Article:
Art Matters LIII Reflections on various art media, why use pastel, part 7 Watteau origins & history
Today continues an exploration of two-dimensional art media-specifically more about this history of pastel. Remember: the pigments used in pastels are created in a way that makes them closer to the natural dry pigments than that of any other mediums, plus their vast array of colors can be blended just as with liquid paint pigment, traits which soon made them a popular option. For the first few centuries, pastels were in common use (from the Renaissance through the 1600’s), they were mainly used as a drawing medium for preliminary studies since there was no easy way to display them, or for miniature works that could be in small covered frames. As was mentioned last time, in the lifetime of Rosalba Carriera, plate glass came into use and provided a means to safely display works on paper, in particular pastel and watercolor and in recent times, printmaking.
During the Rococo Period and the lifetimes of Carriera and one of her contemporary pastelists, Watteau, Europe and the Americas saw the end of the Age of Kings and the rise of the Middle Classes and the Age of the Enlightenment. Jean-Antoine Watteau (1684-1721) was a decade younger than Carriera and died during the time of her brief but influential stay at the French Court. Watteau is primarily known for his colorful and dynamic painting style reminiscent of the Mannerist tradition of Corregio and Rubens. His career began as the highly ornate Baroque style was waning and the charming, more naturalistic Rococo style favored by Carriera and Watteau was gaining admirers.
Born in 1684 in the town of Valenciennes, a town which had recently been acquired by the French from the Spanish Netherlands, Watteau showed an early interest in painting and was soon apprenticed to a local painter. Leaving for Paris in 1702, Watteau found employment in a workshop near Notre Dame, where he made copies of popular devotional paintings-a spot is still a popular spot to shop for small trinkets and tourist memorabilia. By 1705 Watteau was working in the studio of Claude Gillot, whose art was a reaction to the stiff court art promulgated during the reign of Louis XIV. Gillot exposed Watteau to the characters of the commedia dell’arte whose players may be the basis for modern improv and pantomime, an art form which influenced Watteau’s own subjects, specifically the incorporation of theatrical subject matter into his works.
Another influence on Watteau’s style was his time in the workshop of Claude Audran, III, an interior decorator whose style brought a note of elegance and light arabesque detailing to his drawings. Working with Audran at the Palais du Luxembourg also exposed Watteau to the mannerist art of Rubens, whom along with the Italian master Corregio, were major influences to Watteau’s style and subject matter. By 1709, Watteau had applied for the prestigious Prix de Rome (a three to five year scholarship for art students to study in Rome, which continued until 1968). Watteau lost out on that prize, but was made a full member of the Academy Francais three years later.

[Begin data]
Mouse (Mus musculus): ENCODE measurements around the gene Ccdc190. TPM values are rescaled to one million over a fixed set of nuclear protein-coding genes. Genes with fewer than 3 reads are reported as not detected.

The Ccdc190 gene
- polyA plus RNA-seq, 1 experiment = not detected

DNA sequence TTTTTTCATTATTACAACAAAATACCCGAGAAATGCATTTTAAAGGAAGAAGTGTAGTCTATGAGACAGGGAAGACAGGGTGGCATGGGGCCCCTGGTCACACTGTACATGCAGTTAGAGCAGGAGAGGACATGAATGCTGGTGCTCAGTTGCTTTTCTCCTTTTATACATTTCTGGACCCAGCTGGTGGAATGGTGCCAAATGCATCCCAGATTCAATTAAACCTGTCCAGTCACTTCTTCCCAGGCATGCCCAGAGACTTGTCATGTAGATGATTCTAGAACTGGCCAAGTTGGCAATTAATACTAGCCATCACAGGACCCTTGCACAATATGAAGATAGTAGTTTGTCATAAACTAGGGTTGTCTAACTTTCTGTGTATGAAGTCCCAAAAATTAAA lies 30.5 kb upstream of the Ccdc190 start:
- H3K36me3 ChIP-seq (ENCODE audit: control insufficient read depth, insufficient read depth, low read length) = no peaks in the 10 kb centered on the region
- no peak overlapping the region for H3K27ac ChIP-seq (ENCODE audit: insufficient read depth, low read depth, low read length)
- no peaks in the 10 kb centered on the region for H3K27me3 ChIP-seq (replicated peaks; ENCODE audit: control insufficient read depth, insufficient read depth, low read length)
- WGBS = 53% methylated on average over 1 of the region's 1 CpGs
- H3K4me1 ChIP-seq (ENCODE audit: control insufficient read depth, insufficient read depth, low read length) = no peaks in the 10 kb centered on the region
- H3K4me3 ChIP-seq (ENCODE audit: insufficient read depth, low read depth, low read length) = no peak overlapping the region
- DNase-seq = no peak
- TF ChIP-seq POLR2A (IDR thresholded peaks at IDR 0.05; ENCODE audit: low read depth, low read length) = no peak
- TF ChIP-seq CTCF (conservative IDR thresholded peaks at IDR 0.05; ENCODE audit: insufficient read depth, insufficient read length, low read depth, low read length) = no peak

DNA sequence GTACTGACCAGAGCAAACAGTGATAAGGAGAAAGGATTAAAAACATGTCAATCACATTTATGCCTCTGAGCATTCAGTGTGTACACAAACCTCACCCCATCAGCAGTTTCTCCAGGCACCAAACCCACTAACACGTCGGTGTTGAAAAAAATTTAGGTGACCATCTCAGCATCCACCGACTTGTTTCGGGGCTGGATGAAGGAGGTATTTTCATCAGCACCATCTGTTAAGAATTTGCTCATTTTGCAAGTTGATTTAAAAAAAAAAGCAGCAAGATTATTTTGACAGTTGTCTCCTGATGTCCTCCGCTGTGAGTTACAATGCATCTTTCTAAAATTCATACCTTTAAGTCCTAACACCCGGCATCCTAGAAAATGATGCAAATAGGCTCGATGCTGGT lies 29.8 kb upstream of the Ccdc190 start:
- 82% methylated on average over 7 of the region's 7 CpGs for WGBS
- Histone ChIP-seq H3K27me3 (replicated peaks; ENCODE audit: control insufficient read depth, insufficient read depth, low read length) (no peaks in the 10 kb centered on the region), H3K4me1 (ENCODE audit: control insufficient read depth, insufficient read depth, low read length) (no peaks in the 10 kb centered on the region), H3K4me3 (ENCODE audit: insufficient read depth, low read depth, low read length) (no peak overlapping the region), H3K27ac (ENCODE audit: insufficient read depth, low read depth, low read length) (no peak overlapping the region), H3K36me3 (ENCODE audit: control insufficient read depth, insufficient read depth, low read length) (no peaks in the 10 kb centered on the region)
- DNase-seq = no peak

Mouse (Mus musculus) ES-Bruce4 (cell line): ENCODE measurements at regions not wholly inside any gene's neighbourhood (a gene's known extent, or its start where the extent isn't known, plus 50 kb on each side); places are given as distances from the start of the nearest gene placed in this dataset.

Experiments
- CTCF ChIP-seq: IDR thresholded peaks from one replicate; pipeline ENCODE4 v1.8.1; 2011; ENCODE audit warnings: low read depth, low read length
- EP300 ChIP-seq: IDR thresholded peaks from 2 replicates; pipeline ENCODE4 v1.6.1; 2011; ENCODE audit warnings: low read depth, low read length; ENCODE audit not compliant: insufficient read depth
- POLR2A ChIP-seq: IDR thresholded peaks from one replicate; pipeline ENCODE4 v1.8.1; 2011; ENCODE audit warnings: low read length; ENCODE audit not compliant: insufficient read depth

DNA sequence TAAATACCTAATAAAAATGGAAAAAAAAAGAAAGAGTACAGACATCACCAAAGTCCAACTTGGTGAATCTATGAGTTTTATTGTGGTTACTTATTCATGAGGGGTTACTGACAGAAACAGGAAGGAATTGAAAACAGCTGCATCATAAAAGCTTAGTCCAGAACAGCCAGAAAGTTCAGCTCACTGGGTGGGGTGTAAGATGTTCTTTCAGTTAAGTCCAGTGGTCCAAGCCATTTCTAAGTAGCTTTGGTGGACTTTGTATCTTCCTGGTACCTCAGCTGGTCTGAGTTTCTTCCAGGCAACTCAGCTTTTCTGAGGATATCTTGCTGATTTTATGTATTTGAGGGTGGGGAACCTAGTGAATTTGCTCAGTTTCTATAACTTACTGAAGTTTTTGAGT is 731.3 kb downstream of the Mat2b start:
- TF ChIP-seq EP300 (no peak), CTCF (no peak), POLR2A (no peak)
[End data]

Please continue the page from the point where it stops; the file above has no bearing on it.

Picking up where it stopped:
Watteau, Pilgrimage to Cythera
Watteau’s required piece for his first reception was his masterwork Pilgrimage to Cythera, which took him five years to complete. Watteau’s paintings and his subjects were of greater interest to the middle class, the bourgeois, and his work was not widely celebrated by the art critics of his day, but Watteau’s work anticipated future trends such as “Art for art’s sake,” driven by the needs of the artist who creates it, not by the latest whims of society who purchases their creations. Watteau’s interest in charming pastoral and peaceful scenes executed in a manner and with a nod to the theater influenced future artists. Many of Watteau’s subjects as mentioned above drew upon the world of Italian comedy and ballet.
A prolific and gifted draftsman, Watteau preferred drawing to painting, filling his sketchbooks with landscapes, studies of old masters and of models in various poses. A few of his studies led to paintings, but Watteau drew for the love of drawing of which perhaps 20% of his works survived to the present day. As with some of the other early pastelists, Watteau worked in red chalk, or with red, black and white chalks creating stunning effects. Antoine neither signed nor dated his drawings, so relating them to finished paintings or provenance of his drawings is difficult.
Watteau, portrait Rosalba Carriera
Watteau: A Man Reclining and a Woman Seated on the Ground
Watteau, Seated woman
Watteau lived his life like the grasshopper in Aesop’s fable, worrying little about his future financial security, and worrying his friends with his lack of concern. Perhaps Watteau foresaw his short life span, given his sickly childhood and fragile physique. A trip to London to consult with Dr. Richard Mead, an early specialist in contagious disease and an admirer of Watteau's work, failed to cure what appears to have been tuberculosis of the larynx. On Watteau’s return to France, he spent his last few months at the estate of his patron, Abbé Haranger, where he died in 1721, at the age of 36. Watteau’s subjects frequently have a sense of wistfulness and sadness and a nod to the transitory nature of love and other earthly delights. Perhaps that is not a surprising response given how little time he had to produce his art. Watteau’s nephew, Louis Joseph Watteau, son of Antoine's brother Noël Joseph Watteau (1689–1756), and grand nephew, François-Louis-Joseph Watteau, son of Louis, followed Antoine into painting. Next time another Rococo artist, Chardin.
Studies of a Woman Playing a Guitar, or Holding a Musical Score (c.1717)